There’s something about the mystery of unknown territory that drives us to travel. For some of us, it’s the opportunity to witness the wonders of the world. For others it may be the chance to experience life outside our comfort zones.
For Michael Kiser, what spurs his travels is something slightly more crafty: beer.
Michael is a Chicago-based brand strategist in the craft beer industry. With this responsibility comes a healthy appetite for brews, and Michael’s palate is on point. One beer at a time, he travels the globe, brewery-hopping, ale-tasting, and chronicling his adventures on his website, Good Beer Hunting.
Because we love both good beer and travel, we recently picked Michael’s brain to learn more about his brewery-inspired excursions and his Oktoberfest advice.
Expedia Viewfinder: What is the most interesting aspect about the craft brew culture?
Michael Kiser: Craft brewers tend to value both perfection and innovation. These two ideas often are at odds with each other. But in craft brewing, a producer always is trying to offer you something familiar and evocative, while taking you someplace new with innovative flavors and aromas. Producers can talk at length about the technical aspects of their products, but they can also kick back and enjoy beer for what it is—a relaxing, social beverage that brings people together.
Expedia Viewfinder: Are there any stereotypes in the beer industry that are actually true?
MK: There are a lot of beards, and I count myself as one of them. There’s something deeply rooted in the culture of beer making that either attracts or produces the civil disobedient types. There is power in beer-making. Once you can make your own beer, who can possibly convince you to shave? It goes back hundreds of years, although it was mostly about the mustaches back then.
Expedia Viewfinder: We always hear about the same craft brew cities: Denver, San Diego, Portland, and others. Is there a top beer city that completely deserves all the mentions?
MK: If forced to pick one, I’d still have to say Portland, Oregon, mostly because of its culture. While the rest of the United States hovers around 10 percent market share for craft beer, Portland is nearly off the charts at 40 to 50 percent. To get to a level like that, it means you’ve convinced Joe Plumber, who only buys six-packs at the grocery store, that great beer is worthwhile. And as far as I’ve seen, Portland is the only place that’s hit that mark yet.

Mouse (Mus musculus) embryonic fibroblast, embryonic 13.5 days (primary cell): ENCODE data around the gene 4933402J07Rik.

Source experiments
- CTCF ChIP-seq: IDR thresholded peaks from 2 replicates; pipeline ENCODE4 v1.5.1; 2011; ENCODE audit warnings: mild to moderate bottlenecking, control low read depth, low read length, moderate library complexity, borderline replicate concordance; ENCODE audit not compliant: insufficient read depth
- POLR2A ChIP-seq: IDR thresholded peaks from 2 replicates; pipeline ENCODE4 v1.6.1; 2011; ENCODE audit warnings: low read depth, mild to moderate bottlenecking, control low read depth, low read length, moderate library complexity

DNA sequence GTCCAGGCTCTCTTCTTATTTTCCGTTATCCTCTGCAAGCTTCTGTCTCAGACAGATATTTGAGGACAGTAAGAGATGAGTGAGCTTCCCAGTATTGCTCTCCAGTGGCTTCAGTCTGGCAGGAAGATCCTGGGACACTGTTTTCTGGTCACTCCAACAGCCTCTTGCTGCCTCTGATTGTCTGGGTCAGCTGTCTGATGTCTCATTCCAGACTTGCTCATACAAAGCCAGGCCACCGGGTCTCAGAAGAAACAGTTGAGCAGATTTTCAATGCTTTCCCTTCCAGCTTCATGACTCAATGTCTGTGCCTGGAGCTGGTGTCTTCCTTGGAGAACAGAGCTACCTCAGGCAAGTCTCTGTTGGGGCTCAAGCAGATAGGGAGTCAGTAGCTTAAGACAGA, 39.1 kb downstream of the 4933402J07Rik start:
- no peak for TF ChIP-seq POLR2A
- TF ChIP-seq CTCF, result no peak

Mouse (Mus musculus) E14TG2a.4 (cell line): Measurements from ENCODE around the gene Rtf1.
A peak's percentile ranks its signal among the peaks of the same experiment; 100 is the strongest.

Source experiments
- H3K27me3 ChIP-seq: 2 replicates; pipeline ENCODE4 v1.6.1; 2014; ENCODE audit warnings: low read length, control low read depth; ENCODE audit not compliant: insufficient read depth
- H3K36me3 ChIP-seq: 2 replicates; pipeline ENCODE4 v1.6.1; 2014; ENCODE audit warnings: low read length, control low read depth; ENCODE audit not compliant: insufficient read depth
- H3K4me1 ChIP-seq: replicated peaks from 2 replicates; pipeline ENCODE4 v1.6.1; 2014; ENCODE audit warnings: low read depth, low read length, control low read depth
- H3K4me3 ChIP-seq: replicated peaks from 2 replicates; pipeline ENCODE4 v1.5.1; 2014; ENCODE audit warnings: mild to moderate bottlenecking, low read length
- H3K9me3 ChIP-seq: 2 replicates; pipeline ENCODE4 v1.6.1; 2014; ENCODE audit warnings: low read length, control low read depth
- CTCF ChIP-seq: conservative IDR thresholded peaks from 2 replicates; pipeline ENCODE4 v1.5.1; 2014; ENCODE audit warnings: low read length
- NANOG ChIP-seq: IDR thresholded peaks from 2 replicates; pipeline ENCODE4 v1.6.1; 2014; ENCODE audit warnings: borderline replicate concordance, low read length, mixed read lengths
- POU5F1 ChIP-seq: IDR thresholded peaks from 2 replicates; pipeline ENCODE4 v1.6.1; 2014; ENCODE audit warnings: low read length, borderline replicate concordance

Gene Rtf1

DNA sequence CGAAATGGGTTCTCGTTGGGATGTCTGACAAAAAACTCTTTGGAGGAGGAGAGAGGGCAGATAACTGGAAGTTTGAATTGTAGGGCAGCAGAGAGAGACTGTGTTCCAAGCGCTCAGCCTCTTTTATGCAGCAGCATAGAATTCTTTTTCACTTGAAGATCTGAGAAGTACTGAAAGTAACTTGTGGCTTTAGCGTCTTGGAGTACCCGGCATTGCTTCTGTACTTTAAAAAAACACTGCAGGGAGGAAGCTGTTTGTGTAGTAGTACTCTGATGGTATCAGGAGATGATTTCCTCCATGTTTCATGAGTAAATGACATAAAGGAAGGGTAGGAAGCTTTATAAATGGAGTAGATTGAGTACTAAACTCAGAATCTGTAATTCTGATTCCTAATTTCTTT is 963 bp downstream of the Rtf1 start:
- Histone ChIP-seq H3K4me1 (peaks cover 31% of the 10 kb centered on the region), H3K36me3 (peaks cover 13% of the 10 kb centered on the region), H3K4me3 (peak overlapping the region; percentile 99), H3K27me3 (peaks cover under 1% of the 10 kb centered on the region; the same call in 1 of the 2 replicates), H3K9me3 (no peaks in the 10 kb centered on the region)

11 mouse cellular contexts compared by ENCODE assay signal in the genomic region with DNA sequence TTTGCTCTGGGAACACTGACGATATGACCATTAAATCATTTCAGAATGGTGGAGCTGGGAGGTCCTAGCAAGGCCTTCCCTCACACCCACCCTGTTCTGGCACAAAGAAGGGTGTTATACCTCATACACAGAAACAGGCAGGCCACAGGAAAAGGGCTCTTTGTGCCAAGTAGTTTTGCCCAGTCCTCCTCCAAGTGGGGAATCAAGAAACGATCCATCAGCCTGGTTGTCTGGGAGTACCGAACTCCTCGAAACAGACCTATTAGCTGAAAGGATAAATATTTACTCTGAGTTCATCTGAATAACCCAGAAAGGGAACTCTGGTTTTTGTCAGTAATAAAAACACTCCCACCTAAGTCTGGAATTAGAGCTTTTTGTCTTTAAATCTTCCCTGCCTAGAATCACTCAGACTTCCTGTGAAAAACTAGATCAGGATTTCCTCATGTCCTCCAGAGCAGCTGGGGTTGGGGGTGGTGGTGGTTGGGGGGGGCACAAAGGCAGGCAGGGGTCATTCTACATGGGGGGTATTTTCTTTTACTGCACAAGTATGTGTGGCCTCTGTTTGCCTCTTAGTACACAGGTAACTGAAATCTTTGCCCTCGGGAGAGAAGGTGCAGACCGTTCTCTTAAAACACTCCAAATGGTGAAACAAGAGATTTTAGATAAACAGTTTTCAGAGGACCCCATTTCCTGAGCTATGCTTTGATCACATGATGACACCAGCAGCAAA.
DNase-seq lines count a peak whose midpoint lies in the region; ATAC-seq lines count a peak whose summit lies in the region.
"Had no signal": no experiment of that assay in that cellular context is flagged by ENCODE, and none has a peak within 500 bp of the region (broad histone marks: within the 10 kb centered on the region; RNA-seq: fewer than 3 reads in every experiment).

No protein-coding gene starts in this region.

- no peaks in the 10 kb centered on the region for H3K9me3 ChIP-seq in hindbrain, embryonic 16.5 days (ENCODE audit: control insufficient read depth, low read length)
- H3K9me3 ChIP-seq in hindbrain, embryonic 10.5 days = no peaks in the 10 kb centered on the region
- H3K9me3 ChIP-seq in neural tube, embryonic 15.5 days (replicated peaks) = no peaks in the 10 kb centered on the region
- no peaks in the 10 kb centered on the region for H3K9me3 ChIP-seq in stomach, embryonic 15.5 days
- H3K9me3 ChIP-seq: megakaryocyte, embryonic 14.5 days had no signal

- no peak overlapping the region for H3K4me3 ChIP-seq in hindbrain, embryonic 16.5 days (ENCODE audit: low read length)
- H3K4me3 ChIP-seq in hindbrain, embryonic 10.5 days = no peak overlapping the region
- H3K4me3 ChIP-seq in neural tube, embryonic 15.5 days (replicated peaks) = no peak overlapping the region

Good Beer Hunting’s Michael Kiser. Photo credit: Eva Deitch
Expedia Viewfinder: What are the most exciting moments you’ve experienced during your craft brew adventures?
MK: Taking an elevator many floors below sea level at Akkurat Bar in Sweden to visit their beer cellars was unbelievable. They have some of the world’s greatest beers stored down there, and a lot of them. Witnessing the first harvest at Elk Mountain Hop Farm this year was also stunning. And my most recent great memory was traveling to a remote brewery in the Czech Republic as the brewery roared back to life after almost 40 years of silence ([the Communists] had shut it down). The building was like an ancient relic, still a bit crumbled, but newly outfitted with stainless steel tanks and making perfect Czech beers.
Expedia Viewfinder: We know you live in Chicago, can you give us your go-to local spot to kick back and enjoy a good craft brew?
MK: Honestly, my studio is probably the truest answer. I often host tastings and parties, but I also meet friends and out-of-towners here to share a couple bottles of rare beers. In my neighborhood, I often walk over to Half Acre’s taproom in North Center as soon as they open. I grab a lemongrass tofu sandwich at Nhu-Lan on the way, and kick back for a couple midday pints of whatever is on the board that week. It’s a beautiful setting.
Viewfinder Tip: Beer fans visiting Chicago should swing by the Half Acre taproom in North Center for a great craft brew experience.
Expedia Viewfinder: What do you look forward to most about Oktoberfest?
MK: Oktoberfest draws people from all walks of life, and it’s a great reminder of how social and universal beer really is. In Chicago, it often marks the last few weeks of warm weather, so there’s a clear shift in the air that makes us all a bit nostalgic [for summer]. And of course, there’s the drinking in the streets at festivals, the special menus at our amazing German restaurants, and polka music.
Expedia Viewfinder: Lastly, what’s one thing newbies should understand about attending their first Oktoberfest/tasting event?
MK: Pace yourself! Whether you intend to or not, you will drink a lot. There’s something about the atmosphere and the size of the liter steins that’s hard to measure with our normal standards of drinking. The beers go down easy and they’re fairly cheap. Take time out to eat a pretzel or sausage, or try to match one glass of water for every beer. If yo do this, you’ll have the staying power necessary to get out on the dance floor.
For the next few weeks, Michael dutifully will knock back a few at various festivals around Chicago, including Oktoberfest Chicago, Chicago Brauhaus, and the Revolution Brewing Oktoberfest Party. Follow his adventures with the hashtag #findyourbrew.
What’s your favorite city for beer-tasting and why?